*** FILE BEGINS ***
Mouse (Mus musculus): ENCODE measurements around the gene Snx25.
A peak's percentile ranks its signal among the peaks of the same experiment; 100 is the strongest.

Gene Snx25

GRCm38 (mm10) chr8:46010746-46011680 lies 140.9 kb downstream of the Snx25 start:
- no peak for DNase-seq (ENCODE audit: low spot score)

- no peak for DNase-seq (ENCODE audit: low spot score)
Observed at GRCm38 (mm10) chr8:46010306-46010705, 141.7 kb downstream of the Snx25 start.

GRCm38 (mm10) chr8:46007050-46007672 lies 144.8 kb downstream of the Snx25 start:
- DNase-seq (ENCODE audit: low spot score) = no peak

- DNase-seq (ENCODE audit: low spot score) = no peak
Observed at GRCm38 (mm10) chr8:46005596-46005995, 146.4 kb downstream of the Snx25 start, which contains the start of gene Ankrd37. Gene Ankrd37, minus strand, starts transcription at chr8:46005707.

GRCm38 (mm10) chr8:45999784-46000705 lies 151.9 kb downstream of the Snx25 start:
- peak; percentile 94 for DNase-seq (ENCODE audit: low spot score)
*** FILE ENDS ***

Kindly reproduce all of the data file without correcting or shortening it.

Mouse (Mus musculus): ENCODE measurements around the gene Snx25.
A peak's percentile ranks its signal among the peaks of the same experiment; 100 is the strongest.

Gene Snx25

GRCm38 (mm10) chr8:46010746-46011680 lies 140.9 kb downstream of the Snx25 start:
- no peak for DNase-seq (ENCODE audit: low spot score)

- no peak for DNase-seq (ENCODE audit: low spot score)
Observed at GRCm38 (mm10) chr8:46010306-46010705, 141.7 kb downstream of the Snx25 start.

GRCm38 (mm10) chr8:46007050-46007672 lies 144.8 kb downstream of the Snx25 start:
- DNase-seq (ENCODE audit: low spot score) = no peak

- DNase-seq (ENCODE audit: low spot score) = no peak
Observed at GRCm38 (mm10) chr8:46005596-46005995, 146.4 kb downstream of the Snx25 start, which contains the start of gene Ankrd37. Gene Ankrd37, minus strand, starts transcription at chr8:46005707.

GRCm38 (mm10) chr8:45999784-46000705 lies 151.9 kb downstream of the Snx25 start:
- peak; percentile 94 for DNase-seq (ENCODE audit: low spot score)